Afghanistan’s 1 million displaced people [IDPs] will be disproportionately affected by COVID-19. For those in camps, overcrowding means it is almost impossible to maintain social distancing. Poor sanitation, and scant resources, sometimes no running water or soap means basic hygiene is difficult. For migrant workers, a lock down means both their jobs and accommodation suddenly disappear; they have no choice but to return to their village, causing huge numbers of people to be on the move.

Commentators International Alert and Crisis Group analyse the fall out from COVID-19 pandemic. First of all western leaders, don’t have time to devote to conflict and peace processes, while focused on domestic issues. The UK prime minister has only recently recovered from the virus as I write.

It is thought the COVID-19 pandemic will ‘wreak havoc’ in fragile states, where civil society is not strong. While on one hand there is a sense that ‘we’re in this together’, as we know from our own situation in the UK the virus has also given rise to more surveillance and unusually heavy-handed policing. In a country where ethnic tensions turn into armed conflict, there is a danger that ‘othering’, in which particular groups, such as migrants for example, are blamed for spreading the virus, becomes violent and deadly.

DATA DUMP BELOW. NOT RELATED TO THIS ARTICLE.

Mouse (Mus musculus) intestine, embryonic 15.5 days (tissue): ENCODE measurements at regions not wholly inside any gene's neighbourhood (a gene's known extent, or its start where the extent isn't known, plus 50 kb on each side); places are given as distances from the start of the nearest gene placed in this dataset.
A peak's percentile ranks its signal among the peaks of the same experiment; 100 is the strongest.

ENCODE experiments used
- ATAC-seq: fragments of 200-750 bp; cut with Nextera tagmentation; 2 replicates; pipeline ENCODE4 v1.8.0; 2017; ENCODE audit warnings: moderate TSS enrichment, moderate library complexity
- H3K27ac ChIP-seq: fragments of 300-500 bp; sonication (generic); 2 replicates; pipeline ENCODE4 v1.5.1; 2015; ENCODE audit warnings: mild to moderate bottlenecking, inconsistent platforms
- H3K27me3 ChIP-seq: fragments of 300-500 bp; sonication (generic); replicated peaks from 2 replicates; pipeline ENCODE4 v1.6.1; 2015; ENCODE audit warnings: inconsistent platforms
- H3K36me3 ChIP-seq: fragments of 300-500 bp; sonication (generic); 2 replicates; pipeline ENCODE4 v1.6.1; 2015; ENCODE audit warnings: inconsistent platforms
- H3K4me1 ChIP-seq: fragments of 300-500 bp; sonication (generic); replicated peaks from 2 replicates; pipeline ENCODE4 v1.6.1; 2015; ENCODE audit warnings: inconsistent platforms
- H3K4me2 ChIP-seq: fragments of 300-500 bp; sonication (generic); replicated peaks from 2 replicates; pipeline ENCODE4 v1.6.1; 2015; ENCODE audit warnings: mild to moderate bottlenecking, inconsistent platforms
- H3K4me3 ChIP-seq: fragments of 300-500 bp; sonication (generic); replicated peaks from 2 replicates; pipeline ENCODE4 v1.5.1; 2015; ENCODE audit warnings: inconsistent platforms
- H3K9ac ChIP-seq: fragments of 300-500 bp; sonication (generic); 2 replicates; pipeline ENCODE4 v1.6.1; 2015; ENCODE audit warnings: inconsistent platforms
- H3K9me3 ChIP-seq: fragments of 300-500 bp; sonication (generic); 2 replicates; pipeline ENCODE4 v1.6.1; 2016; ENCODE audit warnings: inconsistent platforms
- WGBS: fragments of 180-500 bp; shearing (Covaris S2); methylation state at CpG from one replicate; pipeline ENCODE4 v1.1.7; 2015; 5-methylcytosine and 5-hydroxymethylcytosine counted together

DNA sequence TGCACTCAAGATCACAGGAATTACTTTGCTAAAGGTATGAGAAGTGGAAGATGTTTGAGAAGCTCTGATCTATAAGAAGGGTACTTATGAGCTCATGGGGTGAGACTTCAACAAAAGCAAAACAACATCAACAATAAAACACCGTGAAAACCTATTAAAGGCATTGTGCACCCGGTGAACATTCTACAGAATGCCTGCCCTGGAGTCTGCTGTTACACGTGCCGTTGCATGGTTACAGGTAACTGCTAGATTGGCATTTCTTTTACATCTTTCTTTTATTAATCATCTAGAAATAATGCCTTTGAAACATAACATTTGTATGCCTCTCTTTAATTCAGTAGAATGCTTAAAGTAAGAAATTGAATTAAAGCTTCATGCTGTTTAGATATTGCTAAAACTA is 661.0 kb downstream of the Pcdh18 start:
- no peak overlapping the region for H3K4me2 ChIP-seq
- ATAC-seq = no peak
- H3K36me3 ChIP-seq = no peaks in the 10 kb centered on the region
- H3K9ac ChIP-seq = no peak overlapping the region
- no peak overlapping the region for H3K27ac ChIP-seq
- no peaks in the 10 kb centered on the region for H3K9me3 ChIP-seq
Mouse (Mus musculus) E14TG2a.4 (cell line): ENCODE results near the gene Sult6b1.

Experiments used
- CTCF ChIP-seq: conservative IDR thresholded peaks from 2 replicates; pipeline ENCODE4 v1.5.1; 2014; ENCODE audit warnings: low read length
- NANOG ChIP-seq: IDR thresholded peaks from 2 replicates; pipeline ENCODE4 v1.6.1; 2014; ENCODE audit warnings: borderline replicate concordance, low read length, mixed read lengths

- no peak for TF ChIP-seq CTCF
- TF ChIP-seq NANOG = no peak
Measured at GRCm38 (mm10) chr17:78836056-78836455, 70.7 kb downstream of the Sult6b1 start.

Despite prisoner swaps between the Taliban and the Afghan government completed as a foundation for peace talks, and despite the Taliban joining in the campaign to educate citizens about the virus, attacks such as this one by ISIS, continue. The Bureau of Investigative Journalism reports 5 covert US air or drone strikes against the Taliban in March, resulting in between 30 and 65 deaths. A month ago, the UN Secretary-General called for ‘an immediate global ceasefire in all corners of the world’. Ongoing ceasefire and peace negotiations are vital for Afghanistan during the time of the COVID-19 pandemic.”

Voices for Creative Nonviolence-UK (http://vcnv.org.uk) is VCNV’s sister organization in the UK. When visiting Afghanistan its members are guests of the Afghan Peace Volunteers (www.ourjourneytosmile.com)

Rich countries also struggle with economies running into deeper debt trying to cover the costs incurred by the consequences of fighting the virus. No nation is escaping the enormous challenges. But humans are the most successful life form since the dinosaurs, yet we have been around for a tiny fraction of the time they endured.

We all may wonder if our ingenuity and stamina will overcome this threat amidst all the other crises such as climate change. Whilst each day unfolds, those of us who witness the human caring and hard work to save lives and not needlessly destroy them, gives us a glimmer of hope for this to be a turning point for the better for humanity.


About borderslynn

Retired, living in the Scottish Borders after living most of my life in cities in England. I can now indulge my interest in all aspects of living close to nature in a wild landscape. I live on what was once the Iapetus Ocean which took millions of years to travel from the Southern Hemisphere to here in the Northern Hemisphere. That set me thinking and questioning and seeking answers. In 1998 I co-wrote Millennium Countdown (US)/ A Business Guide to the Year 2000 (UK) see https://www.abebooks.co.uk/products/isbn/9780749427917